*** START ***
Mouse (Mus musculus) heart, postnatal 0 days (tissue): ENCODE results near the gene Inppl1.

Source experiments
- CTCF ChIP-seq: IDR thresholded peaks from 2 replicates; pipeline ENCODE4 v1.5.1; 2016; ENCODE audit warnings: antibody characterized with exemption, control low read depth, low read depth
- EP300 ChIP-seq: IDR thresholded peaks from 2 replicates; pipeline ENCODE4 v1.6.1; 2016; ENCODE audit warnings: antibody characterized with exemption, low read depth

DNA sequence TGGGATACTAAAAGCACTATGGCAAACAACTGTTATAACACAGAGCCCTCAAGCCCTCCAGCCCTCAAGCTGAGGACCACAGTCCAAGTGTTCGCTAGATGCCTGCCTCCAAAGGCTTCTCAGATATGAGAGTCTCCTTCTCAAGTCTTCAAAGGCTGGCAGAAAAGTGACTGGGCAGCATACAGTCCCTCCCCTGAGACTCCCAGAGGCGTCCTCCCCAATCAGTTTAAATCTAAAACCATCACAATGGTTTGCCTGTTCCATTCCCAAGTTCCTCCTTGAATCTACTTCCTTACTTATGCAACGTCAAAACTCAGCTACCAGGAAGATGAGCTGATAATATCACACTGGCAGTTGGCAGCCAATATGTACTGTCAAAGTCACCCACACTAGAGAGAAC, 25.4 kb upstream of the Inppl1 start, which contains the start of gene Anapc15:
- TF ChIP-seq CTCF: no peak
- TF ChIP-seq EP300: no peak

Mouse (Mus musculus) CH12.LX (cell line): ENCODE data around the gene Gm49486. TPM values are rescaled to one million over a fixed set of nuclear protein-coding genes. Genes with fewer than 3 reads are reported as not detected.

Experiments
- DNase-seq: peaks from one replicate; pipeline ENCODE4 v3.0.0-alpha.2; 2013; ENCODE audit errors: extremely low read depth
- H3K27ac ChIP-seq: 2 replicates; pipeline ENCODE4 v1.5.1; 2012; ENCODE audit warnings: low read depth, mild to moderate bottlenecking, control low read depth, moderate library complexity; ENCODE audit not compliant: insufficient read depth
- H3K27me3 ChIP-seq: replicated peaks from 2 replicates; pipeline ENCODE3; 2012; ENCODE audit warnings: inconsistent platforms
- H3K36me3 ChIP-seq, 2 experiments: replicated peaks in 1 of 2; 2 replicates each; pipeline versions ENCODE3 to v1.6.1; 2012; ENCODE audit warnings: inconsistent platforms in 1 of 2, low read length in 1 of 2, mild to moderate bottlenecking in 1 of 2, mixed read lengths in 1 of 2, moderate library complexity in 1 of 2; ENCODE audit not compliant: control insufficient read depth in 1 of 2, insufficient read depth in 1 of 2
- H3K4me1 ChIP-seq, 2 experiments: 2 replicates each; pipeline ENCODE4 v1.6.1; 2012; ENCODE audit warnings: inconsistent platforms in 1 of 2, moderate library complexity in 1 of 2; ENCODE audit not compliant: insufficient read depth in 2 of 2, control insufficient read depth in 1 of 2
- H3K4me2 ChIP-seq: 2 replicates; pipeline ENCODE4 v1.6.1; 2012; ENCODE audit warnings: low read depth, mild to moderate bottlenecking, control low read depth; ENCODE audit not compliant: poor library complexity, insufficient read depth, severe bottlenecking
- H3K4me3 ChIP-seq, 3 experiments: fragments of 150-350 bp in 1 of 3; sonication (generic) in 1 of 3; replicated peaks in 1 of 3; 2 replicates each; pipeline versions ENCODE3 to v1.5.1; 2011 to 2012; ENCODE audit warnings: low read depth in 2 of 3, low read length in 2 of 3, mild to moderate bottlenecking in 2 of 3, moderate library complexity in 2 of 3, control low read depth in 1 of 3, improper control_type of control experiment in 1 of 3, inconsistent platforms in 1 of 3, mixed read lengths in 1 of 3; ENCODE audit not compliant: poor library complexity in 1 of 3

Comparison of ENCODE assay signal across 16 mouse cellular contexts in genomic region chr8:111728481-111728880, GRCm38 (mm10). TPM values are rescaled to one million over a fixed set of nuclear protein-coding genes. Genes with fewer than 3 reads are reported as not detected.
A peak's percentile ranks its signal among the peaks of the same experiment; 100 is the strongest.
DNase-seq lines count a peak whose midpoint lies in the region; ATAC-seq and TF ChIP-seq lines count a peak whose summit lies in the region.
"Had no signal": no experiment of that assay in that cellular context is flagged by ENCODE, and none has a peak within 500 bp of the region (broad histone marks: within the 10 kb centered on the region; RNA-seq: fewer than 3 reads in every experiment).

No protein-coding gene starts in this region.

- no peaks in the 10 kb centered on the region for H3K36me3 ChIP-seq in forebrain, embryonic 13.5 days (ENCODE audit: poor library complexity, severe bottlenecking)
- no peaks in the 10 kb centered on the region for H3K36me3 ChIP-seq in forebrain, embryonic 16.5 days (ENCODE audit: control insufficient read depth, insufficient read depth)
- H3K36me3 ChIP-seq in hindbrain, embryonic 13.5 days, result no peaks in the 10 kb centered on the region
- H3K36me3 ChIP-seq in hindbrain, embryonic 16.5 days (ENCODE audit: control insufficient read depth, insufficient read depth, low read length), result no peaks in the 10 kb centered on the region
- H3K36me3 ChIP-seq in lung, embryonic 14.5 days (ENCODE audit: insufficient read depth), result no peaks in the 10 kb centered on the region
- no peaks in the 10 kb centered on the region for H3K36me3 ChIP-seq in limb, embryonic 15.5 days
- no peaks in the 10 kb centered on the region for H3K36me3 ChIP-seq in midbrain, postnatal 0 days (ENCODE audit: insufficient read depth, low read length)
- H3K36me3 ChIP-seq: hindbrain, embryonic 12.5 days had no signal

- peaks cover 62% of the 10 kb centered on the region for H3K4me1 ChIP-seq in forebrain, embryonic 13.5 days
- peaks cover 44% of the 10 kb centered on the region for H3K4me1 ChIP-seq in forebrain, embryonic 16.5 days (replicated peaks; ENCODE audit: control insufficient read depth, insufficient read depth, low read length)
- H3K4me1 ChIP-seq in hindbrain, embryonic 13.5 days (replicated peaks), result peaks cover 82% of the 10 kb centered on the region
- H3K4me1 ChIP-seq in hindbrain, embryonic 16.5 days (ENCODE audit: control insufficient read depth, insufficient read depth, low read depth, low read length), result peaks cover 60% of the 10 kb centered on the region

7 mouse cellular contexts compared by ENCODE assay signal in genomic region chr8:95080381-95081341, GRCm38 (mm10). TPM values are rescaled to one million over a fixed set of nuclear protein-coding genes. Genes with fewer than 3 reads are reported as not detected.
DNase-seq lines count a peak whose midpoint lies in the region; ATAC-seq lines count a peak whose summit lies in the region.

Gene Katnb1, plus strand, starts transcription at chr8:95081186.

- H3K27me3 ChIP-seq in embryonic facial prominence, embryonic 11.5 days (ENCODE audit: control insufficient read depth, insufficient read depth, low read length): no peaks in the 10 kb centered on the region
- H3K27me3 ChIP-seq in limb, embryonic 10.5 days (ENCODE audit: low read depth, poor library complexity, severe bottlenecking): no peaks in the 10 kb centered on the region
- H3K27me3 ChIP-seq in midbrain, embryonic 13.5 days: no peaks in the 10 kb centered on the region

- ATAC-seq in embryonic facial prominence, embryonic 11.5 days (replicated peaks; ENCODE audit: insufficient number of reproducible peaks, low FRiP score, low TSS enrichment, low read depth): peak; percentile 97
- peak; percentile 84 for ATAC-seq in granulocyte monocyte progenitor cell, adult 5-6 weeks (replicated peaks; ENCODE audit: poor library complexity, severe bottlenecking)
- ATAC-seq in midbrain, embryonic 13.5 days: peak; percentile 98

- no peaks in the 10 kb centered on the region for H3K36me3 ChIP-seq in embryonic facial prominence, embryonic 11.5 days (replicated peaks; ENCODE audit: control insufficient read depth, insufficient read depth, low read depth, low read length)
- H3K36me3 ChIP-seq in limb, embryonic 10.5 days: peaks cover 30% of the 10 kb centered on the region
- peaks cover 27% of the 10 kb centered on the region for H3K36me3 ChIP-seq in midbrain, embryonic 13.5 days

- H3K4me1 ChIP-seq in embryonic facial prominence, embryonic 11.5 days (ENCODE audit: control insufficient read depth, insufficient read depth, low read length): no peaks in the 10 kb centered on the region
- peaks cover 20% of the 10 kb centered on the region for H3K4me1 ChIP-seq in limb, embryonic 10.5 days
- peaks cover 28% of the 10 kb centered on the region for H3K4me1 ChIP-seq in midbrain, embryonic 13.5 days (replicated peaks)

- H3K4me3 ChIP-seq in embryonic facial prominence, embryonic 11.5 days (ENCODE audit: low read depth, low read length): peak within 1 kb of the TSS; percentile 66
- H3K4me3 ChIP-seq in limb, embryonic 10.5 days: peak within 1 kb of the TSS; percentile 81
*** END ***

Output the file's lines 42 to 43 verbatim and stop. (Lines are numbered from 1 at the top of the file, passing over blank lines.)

- ATAC-seq in midbrain, embryonic 13.5 days: peak; percentile 98

- no peaks in the 10 kb centered on the region for H3K36me3 ChIP-seq in embryonic facial prominence, embryonic 11.5 days (replicated peaks; ENCODE audit: control insufficient read depth, insufficient read depth, low read depth, low read length)